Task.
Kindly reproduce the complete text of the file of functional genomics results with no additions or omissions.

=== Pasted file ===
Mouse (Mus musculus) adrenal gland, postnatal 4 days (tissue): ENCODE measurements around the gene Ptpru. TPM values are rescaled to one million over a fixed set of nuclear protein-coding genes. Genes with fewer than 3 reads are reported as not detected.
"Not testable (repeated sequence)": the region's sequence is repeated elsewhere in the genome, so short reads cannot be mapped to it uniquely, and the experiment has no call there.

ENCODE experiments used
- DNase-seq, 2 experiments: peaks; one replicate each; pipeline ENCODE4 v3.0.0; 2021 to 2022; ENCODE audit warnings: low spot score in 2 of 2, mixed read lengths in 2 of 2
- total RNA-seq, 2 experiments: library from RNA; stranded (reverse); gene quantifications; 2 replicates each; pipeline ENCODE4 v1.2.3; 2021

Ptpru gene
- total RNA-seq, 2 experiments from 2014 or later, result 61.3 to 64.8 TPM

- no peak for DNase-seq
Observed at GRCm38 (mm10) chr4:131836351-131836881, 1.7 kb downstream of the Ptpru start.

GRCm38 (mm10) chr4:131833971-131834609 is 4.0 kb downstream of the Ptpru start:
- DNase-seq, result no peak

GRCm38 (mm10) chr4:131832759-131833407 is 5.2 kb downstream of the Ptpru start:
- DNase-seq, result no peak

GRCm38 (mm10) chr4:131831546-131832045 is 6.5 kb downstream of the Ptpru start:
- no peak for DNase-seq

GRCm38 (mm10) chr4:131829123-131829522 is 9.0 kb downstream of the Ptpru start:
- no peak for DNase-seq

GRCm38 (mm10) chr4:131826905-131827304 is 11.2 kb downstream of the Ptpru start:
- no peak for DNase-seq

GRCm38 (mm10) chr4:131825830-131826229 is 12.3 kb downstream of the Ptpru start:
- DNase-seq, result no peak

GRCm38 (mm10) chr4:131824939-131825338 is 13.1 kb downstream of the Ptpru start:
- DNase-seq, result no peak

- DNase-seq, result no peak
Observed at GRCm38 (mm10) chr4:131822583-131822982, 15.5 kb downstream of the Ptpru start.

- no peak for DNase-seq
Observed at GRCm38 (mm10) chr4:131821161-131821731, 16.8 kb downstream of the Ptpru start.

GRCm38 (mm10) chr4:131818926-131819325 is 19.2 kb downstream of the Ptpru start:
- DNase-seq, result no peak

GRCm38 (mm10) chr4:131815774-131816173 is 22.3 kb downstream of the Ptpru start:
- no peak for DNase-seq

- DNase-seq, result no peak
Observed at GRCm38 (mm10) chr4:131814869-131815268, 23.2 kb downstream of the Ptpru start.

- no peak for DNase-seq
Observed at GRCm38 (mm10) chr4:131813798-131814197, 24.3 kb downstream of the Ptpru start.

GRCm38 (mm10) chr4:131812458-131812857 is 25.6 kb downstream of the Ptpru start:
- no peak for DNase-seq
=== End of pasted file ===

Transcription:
Mouse (Mus musculus) adrenal gland, postnatal 4 days (tissue): ENCODE measurements around the gene Ptpru. TPM values are rescaled to one million over a fixed set of nuclear protein-coding genes. Genes with fewer than 3 reads are reported as not detected.
"Not testable (repeated sequence)": the region's sequence is repeated elsewhere in the genome, so short reads cannot be mapped to it uniquely, and the experiment has no call there.

ENCODE experiments used
- DNase-seq, 2 experiments: peaks; one replicate each; pipeline ENCODE4 v3.0.0; 2021 to 2022; ENCODE audit warnings: low spot score in 2 of 2, mixed read lengths in 2 of 2
- total RNA-seq, 2 experiments: library from RNA; stranded (reverse); gene quantifications; 2 replicates each; pipeline ENCODE4 v1.2.3; 2021

Ptpru gene
- total RNA-seq, 2 experiments from 2014 or later, result 61.3 to 64.8 TPM

- no peak for DNase-seq
Observed at GRCm38 (mm10) chr4:131836351-131836881, 1.7 kb downstream of the Ptpru start.

GRCm38 (mm10) chr4:131833971-131834609 is 4.0 kb downstream of the Ptpru start:
- DNase-seq, result no peak

GRCm38 (mm10) chr4:131832759-131833407 is 5.2 kb downstream of the Ptpru start:
- DNase-seq, result no peak

GRCm38 (mm10) chr4:131831546-131832045 is 6.5 kb downstream of the Ptpru start:
- no peak for DNase-seq

GRCm38 (mm10) chr4:131829123-131829522 is 9.0 kb downstream of the Ptpru start:
- no peak for DNase-seq

GRCm38 (mm10) chr4:131826905-131827304 is 11.2 kb downstream of the Ptpru start:
- no peak for DNase-seq

GRCm38 (mm10) chr4:131825830-131826229 is 12.3 kb downstream of the Ptpru start:
- DNase-seq, result no peak

GRCm38 (mm10) chr4:131824939-131825338 is 13.1 kb downstream of the Ptpru start:
- DNase-seq, result no peak

- DNase-seq, result no peak
Observed at GRCm38 (mm10) chr4:131822583-131822982, 15.5 kb downstream of the Ptpru start.

- no peak for DNase-seq
Observed at GRCm38 (mm10) chr4:131821161-131821731, 16.8 kb downstream of the Ptpru start.

GRCm38 (mm10) chr4:131818926-131819325 is 19.2 kb downstream of the Ptpru start:
- DNase-seq, result no peak

GRCm38 (mm10) chr4:131815774-131816173 is 22.3 kb downstream of the Ptpru start:
- no peak for DNase-seq

- DNase-seq, result no peak
Observed at GRCm38 (mm10) chr4:131814869-131815268, 23.2 kb downstream of the Ptpru start.

- no peak for DNase-seq
Observed at GRCm38 (mm10) chr4:131813798-131814197, 24.3 kb downstream of the Ptpru start.

GRCm38 (mm10) chr4:131812458-131812857 is 25.6 kb downstream of the Ptpru start:
- no peak for DNase-seq